Ness and his other teammate (a criminally hot Andy Garcia), realize that something’s wrong and race up (down?) the stairs to catch the elevator, but arrive to find a bloodbath – both accountants brutally murdered, and the word TOUCHABLE painted on the elevator in blood.

So the plan is totally foiled – they have no witness and no more case. It’s a great midpoint reversal, because we – and Ness himself – have no idea what the team is going to be able to do next (and also Ness is so emotionally devastated by the loss of his teammate that he begins to do reckless things.).

(In case you’re wondering, the new plan becomes for the Sean Connery character to find another Capone accountant, and it’s when Capone’s men are trying to hustle that second accountant out of town that the big chase/baby carriage scene in the train station goes down.)

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Generally, PLAN and CENTRAL STORY ACTION are really the same thing – the Central Action of the story is carrying out the specific Plan. And the CENTRAL QUESTION of the story is – “Will the Plan succeed?”

Again, the PLAN, CENTRAL QUESTION and CENTRAL STORY ACTION are almost always set up – and spelled out - by the end of the first act, although the specifics of the Plan may be spelled out right after the Act I Climax at the very beginning of Act II.

Can it be later? Well, anything’s possible, but the sooner a reader or audience understands the overall thrust of the story action, the sooner they can relax and let the story take them where it’s going to go. So much of storytelling is about you, the author, reassuring your reader or audience that you know what you’re doing, so they can relax and let you drive.

If you haven’t done this yet, take a favorite movie or book (or two or three) and identify the PLAN, CENTRAL STORY ACTION and CENTRAL QUESTION and them in a few sentences. Like this:

- In Philadelphia Story, Cary Grant’s PLAN is to break up Katharine Hepburn’s wedding by sending in a photographer and journalist from a tabloid, which he knows will agitate her and her whole family to the point of explosion. (So the CENTRAL ACTION of the story is using the journalists to break up the wedding, and the CENTRAL QUESTION is – Will he be able to break up the wedding?)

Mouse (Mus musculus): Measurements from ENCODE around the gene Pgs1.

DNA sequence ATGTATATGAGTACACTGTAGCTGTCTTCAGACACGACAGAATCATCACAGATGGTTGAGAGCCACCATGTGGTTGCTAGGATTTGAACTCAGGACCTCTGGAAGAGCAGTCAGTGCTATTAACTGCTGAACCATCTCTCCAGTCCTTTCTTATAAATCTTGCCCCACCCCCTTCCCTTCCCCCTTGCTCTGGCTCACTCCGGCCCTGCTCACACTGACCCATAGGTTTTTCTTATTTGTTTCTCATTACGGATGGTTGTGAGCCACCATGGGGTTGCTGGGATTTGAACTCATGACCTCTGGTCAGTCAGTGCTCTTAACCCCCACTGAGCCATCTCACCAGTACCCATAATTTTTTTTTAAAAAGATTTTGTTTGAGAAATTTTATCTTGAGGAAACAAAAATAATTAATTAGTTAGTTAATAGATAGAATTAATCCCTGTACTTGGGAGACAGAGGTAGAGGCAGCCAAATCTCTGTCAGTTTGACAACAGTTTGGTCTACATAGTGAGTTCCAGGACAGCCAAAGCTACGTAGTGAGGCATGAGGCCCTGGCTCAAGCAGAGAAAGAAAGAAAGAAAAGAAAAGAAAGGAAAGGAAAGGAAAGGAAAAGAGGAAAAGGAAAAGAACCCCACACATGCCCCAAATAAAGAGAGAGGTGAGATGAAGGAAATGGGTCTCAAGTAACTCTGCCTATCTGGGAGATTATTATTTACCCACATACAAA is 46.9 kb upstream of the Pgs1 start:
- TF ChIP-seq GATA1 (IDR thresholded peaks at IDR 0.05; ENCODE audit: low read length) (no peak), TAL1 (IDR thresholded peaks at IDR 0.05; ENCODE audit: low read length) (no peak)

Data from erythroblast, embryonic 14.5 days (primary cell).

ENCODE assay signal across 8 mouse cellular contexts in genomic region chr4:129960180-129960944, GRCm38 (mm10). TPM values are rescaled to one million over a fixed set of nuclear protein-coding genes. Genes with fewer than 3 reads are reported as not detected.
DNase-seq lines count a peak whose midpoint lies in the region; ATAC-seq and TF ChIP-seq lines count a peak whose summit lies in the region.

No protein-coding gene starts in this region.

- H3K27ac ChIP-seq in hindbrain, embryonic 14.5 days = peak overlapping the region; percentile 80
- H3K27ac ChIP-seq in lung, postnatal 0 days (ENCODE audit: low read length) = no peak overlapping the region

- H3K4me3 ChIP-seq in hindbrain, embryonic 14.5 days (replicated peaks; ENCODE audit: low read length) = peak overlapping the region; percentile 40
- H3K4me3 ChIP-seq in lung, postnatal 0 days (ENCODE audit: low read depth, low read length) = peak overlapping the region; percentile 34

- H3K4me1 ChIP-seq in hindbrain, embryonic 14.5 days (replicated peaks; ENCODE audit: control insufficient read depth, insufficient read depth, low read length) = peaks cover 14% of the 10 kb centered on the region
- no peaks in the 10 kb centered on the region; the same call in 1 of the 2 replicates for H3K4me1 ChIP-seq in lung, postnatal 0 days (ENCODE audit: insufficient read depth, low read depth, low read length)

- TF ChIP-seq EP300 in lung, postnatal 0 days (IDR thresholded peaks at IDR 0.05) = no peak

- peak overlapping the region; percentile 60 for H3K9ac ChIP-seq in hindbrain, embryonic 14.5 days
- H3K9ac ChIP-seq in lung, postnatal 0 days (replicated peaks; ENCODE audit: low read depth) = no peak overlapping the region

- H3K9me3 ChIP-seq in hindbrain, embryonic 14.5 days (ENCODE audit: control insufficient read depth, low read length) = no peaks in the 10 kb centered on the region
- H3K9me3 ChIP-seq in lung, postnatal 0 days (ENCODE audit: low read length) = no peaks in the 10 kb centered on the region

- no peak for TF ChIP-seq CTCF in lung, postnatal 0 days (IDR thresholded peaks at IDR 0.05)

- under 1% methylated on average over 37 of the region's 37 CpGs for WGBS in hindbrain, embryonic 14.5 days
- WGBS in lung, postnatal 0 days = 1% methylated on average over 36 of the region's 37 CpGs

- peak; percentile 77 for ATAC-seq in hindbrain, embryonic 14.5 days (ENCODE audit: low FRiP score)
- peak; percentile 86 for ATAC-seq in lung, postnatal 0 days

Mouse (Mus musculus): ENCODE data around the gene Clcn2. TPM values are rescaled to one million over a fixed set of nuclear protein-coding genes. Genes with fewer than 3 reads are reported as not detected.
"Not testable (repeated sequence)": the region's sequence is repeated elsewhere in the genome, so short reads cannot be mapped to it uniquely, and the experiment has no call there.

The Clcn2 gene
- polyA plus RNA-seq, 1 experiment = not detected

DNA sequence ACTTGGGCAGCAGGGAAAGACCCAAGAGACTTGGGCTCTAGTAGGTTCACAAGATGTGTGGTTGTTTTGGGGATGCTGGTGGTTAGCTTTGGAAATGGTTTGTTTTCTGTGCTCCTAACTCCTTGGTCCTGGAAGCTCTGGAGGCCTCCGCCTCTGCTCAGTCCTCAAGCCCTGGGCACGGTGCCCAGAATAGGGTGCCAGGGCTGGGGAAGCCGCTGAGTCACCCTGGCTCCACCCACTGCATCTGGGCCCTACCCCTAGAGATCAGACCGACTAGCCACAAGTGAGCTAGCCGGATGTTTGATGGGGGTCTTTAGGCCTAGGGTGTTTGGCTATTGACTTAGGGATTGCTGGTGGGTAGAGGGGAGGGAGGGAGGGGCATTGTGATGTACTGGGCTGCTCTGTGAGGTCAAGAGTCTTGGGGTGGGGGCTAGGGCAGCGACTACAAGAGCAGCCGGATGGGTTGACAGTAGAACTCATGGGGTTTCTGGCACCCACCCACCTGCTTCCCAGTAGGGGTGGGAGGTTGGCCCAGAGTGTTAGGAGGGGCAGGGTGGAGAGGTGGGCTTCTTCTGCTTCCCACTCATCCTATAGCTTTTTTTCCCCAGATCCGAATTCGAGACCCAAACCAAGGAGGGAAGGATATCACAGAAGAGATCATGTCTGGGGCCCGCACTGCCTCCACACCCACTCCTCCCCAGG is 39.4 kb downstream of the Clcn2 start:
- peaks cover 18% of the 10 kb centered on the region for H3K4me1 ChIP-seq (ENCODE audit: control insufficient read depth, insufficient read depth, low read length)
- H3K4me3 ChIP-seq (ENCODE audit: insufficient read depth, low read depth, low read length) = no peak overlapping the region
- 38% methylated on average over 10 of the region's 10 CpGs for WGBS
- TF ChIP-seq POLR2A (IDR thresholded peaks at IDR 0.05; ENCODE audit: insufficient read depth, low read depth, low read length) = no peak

- In Inception the PLAN is for the team of dream burglars to go into a corporate heir’s dreams to plant the idea of breaking up his father’s corporation. (So the CENTRAL ACTION is going into the corporate heir’s dream and planting the idea, and the CENTRAL QUESTION is – Will they succeed?).

- In Sense And Sensibility the PLAN is for Marianne and Elinor to secure the family’s fortune and their own happiness by marrying well. (How are they going to do that? By the period’s equivalent of dating – which is the CENTRAL ACTION. Yes, dating is a PLAN! The CENTRAL QUESTION is, Will the sisters succeed in marrying well?)

- In The Proposal, Margaret’s PLAN is to learn enough about Andrew over the four-day weekend with his family to pass the INS marriage test so she won’t be deported. (The CENTRAL ACTION is going to Alaska to meet Andrew’s family and pretending to be married while they learn enough about each other to pass the test. The CENTRAL QUESTION is: Will they be able to successfully fake the marriage?

Now, try it with your own story!

- What does the protagonist WANT?

- How does s/he PLAN to do it?

- What and who is standing in his or her way?

For example, in my thriller, Book of Shadows, here's the Act One set up: the protagonist, homicide detective Adam Garrett, is called on to investigate the murder of a college girl - which looks like a Satanic killing. Garrett and his partner make a quick arrest of a classmate of the girl's, a troubled Goth musician. But Garrett is not convinced of the boy's guilt, and when a practicing witch from nearby Salem insists the boy is innocent and there have been other murders, he is compelled to investigate further.

So Garrett’s PLAN and the CENTRAL ACTION of the story is to use the witch and her specialized knowledge of magical practices to investigate the murder on his own, all the while knowing that she is using him for her own purposes and may well be involved in the killing. The CENTRAL QUESTION is: will they catch the killer before s/he kills again - and/or kills Garrett (if the witch turns out to be the killer)?

- What does the protagonist WANT? To catch the killer before s/he kills again.

- How does he PLAN to do it? By using the witch and her specialized knowledge of magical practices to investigate further.

- What’s standing in his way? His own department, the killer, and possibly the witch herself. And if the witch is right… possibly even a demon.

It’s important to note that the Plan and Central Action of the story are not always driven by the protagonist. Usually, yes. But in The Matrix, it’s Neo’s mentor Morpheus who has the overall PLAN, which drives the central action right up until the end of the second act. The Plan is to recruit and train Neo, whom Morpheus believes is “The One” prophesied to destroy the Matrix. So that’s the action we see unfolding: Morpheus recruiting, deprogramming and training Neo, who is admittedly very cute, but essentially just following Morpheus’s orders for two thirds of the movie.